[Dated, but still good! An original blog of mine.]
You may have heard that the pope will be visiting Britain [this was the Fall of 2010]. Due to his “head of state” or almost royal status, the British government is laying out millions, perhaps tens of millions, which citizens are now protesting as way too expensive, especially given that 77% of them have no interest in this visit (at best) or are planning to protest (at worst).
Meanwhile the Vatican is trying to explain that charging money for tickets to see the pope say mass is not really “charging” but insisting on “a donation”. Meanwhile abuse victims are taking full advantage of a new opportunity to get on the publicity bandwagon.
Now, if this were a blog devoted to high flown analysis, I would have put a bunch of links in the first two paragraphs. But since so many have already written about all the complaints taking place, I’ve turned my attention to possible future solutions to papal visits and how to pay for them. And I think I’ve come up with a plan which even The Onion might find attractive.
I call it Papal Lay-Away.
Now you could have called it “Lay Away A Pope” but given the recent sexual scandals in the church, some might get the wrong idea, so I pulled the plug on that one.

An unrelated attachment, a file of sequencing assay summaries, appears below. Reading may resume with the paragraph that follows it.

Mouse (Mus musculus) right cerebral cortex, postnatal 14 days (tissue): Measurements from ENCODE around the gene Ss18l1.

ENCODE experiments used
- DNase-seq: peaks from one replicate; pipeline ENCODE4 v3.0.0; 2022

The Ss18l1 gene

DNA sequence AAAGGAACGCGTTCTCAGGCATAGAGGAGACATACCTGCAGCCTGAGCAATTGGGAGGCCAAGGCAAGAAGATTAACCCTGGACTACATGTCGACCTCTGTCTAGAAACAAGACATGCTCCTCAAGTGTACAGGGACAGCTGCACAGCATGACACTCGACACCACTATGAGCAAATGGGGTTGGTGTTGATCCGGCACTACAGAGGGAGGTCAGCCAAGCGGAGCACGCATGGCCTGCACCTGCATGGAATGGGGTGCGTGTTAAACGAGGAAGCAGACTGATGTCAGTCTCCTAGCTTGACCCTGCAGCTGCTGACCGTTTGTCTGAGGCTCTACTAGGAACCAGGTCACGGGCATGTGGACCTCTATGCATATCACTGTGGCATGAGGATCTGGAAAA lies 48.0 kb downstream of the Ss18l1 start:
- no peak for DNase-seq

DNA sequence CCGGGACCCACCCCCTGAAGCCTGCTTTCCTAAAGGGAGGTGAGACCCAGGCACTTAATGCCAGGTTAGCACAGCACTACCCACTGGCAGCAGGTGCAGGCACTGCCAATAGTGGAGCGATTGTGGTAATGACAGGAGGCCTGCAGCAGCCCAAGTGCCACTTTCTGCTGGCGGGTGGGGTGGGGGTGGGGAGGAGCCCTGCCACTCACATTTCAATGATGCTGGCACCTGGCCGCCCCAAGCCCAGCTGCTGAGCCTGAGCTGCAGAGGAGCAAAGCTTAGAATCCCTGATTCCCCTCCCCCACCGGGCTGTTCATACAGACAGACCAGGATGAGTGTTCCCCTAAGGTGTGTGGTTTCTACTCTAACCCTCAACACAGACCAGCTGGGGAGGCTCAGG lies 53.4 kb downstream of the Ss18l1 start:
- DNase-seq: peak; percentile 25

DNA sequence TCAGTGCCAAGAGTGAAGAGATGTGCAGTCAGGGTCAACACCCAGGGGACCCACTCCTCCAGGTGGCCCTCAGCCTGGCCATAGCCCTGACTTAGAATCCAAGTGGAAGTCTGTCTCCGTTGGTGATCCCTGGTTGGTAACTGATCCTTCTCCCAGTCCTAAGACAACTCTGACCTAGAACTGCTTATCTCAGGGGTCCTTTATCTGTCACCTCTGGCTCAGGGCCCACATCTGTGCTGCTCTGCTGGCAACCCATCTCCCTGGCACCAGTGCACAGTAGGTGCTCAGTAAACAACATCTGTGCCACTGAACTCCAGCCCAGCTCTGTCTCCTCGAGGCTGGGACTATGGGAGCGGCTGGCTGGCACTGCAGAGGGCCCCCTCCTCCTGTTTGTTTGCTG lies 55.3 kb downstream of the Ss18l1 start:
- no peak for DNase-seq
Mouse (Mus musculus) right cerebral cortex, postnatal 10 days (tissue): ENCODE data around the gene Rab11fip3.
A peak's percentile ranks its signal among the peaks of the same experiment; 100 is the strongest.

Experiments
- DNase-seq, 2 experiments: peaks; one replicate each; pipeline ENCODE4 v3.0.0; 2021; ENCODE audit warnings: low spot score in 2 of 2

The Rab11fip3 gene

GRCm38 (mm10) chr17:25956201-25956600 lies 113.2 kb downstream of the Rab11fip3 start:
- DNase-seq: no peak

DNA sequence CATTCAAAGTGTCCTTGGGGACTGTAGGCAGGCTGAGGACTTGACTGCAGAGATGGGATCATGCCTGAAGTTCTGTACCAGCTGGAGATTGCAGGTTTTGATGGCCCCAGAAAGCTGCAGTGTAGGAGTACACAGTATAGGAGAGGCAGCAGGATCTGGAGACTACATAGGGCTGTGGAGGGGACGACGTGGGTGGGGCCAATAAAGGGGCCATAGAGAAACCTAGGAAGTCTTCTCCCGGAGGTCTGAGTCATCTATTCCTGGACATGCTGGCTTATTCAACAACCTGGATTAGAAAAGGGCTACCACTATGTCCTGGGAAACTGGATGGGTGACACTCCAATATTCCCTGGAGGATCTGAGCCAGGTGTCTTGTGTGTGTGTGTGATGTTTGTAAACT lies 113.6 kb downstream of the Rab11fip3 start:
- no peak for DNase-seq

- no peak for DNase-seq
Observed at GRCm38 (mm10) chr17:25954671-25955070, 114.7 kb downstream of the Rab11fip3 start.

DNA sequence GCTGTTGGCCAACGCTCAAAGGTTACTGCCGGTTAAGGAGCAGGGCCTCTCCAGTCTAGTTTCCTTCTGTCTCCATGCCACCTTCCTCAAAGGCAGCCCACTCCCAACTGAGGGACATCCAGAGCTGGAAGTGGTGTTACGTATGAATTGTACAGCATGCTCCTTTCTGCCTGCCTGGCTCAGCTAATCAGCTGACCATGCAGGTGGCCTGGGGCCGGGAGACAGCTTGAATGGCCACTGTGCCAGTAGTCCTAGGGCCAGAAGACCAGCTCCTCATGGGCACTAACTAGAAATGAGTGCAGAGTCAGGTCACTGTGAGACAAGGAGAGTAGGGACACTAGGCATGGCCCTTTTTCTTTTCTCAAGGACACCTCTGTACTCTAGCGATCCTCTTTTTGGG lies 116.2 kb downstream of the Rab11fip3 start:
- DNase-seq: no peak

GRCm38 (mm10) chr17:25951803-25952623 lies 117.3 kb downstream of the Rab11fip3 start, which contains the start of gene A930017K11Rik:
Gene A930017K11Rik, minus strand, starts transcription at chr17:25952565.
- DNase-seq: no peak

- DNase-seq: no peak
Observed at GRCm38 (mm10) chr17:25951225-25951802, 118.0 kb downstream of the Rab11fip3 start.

Here’s how it works: It’s like a subscription system. People who want to see the pope buy a “lay-away” ticket. Over time, could be even years and years, the faithful who yearn to see the pope pay into this system. Next there could be two ways of handling it. Either the pope visits where’s he wanted (if enough people buy tickets there) or else there is a lottery system, where all deposits are pooled to pay for the pope visiting one country. In another 10 years another lottery. If you’re lucky, or your prayers are answered, you might just get to see the pope! If not this pope, then the next one. Or the next one after that. You could even have a system where people pass on their ticket as a kind of inheritance if they die before they’ve seen a pope!
One final thought. You could give a subscription as a gift. It might even become like the proverbial fruitcake that is given over and over…
Update: "Selling the Pope" is just another example of what I've written about here. Amazing, isn't it, how closely the hierarchy seems to follow the hypocrisy of worldly folk?